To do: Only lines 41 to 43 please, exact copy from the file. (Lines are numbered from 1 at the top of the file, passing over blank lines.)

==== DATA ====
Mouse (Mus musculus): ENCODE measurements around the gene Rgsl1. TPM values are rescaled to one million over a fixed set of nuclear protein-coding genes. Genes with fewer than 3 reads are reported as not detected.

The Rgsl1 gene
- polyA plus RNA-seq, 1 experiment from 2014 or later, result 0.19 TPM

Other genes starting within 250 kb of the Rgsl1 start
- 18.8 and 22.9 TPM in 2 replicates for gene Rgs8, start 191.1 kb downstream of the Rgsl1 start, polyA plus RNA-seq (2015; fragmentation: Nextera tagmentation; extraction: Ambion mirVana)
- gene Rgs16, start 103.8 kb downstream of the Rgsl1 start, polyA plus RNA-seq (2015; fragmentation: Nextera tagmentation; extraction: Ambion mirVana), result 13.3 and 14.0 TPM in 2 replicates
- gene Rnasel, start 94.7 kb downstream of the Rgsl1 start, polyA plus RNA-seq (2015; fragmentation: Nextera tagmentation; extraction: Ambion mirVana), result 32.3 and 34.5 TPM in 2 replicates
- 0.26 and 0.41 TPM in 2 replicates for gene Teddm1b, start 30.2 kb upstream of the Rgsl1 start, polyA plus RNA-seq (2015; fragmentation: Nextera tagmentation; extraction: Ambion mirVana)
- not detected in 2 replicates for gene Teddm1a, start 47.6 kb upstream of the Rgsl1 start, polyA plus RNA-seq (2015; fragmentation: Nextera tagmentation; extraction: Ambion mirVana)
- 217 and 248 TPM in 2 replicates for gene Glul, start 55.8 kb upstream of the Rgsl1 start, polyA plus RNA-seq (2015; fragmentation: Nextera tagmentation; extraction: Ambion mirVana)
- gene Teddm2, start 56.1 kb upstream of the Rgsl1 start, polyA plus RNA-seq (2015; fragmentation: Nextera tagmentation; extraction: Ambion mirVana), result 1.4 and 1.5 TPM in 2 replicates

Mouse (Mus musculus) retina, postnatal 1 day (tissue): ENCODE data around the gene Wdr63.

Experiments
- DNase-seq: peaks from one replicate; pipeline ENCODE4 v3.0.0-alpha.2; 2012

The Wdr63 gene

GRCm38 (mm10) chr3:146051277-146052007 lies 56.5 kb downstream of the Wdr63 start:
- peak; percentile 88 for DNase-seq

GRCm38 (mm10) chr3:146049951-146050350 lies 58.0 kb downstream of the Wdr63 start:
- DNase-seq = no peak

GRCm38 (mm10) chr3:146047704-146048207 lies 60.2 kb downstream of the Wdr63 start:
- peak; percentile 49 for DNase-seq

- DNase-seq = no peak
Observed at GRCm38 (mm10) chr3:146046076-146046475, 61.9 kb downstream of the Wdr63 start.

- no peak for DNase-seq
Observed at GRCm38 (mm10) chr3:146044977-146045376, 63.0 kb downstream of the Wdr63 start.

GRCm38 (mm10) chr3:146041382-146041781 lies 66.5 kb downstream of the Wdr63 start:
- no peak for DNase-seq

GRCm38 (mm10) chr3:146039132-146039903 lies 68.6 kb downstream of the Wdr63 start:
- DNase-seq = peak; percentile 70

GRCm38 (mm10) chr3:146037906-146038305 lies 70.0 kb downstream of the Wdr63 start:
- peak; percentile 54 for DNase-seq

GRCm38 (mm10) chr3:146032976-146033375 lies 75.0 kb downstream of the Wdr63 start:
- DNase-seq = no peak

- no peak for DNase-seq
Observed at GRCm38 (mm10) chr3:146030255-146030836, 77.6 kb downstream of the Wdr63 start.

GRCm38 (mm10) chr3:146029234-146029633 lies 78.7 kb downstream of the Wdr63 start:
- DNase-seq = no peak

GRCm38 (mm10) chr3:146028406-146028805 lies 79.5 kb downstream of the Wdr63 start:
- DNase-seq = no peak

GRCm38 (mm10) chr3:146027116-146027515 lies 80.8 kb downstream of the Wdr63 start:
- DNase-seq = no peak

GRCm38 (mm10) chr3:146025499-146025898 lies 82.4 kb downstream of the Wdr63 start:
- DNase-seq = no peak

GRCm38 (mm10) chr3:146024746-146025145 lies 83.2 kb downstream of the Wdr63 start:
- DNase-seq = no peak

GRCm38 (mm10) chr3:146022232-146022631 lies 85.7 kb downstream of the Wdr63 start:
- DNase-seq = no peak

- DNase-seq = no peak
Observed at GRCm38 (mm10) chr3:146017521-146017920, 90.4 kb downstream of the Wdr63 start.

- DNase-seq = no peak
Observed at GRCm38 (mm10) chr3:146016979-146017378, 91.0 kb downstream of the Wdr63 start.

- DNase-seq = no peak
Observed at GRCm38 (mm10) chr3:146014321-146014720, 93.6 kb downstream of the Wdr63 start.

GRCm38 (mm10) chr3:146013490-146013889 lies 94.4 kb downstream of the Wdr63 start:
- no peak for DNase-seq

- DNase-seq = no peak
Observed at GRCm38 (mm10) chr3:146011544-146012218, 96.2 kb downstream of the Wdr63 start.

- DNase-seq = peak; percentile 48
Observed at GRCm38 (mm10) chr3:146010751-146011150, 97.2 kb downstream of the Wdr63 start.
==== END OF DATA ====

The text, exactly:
- DNase-seq = no peak

GRCm38 (mm10) chr3:146025499-146025898 lies 82.4 kb downstream of the Wdr63 start:
- DNase-seq = no peak